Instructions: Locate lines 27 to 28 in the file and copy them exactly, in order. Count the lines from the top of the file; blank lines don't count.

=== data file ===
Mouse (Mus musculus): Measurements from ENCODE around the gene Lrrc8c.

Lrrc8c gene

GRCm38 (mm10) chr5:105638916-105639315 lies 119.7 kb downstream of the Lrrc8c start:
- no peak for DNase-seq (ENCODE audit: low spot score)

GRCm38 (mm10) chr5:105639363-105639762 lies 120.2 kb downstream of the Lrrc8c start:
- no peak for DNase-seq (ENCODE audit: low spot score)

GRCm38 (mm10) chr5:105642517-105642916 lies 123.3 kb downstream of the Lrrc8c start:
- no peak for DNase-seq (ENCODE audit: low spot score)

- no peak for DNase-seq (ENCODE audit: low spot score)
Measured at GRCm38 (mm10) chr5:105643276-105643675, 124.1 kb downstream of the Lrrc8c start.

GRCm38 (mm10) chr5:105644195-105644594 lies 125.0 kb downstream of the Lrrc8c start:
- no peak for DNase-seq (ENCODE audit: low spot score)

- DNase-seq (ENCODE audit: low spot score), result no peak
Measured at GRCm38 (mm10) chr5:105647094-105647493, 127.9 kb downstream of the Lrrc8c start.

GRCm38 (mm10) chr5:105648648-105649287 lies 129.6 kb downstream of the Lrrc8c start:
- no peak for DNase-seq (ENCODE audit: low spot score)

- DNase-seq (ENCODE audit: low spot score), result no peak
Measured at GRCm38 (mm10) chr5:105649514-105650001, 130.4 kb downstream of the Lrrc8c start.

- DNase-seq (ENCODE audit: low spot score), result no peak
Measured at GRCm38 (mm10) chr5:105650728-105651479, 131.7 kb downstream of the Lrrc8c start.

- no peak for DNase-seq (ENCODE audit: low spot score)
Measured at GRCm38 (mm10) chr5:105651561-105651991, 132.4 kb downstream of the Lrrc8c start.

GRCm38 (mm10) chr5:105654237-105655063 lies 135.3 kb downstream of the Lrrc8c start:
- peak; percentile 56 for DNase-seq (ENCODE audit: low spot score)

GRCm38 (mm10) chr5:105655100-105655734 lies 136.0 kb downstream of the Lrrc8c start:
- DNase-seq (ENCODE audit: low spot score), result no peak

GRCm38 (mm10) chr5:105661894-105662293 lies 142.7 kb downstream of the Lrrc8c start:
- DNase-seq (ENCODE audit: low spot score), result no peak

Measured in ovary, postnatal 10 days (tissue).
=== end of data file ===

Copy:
GRCm38 (mm10) chr5:105661894-105662293 lies 142.7 kb downstream of the Lrrc8c start:
- DNase-seq (ENCODE audit: low spot score), result no peak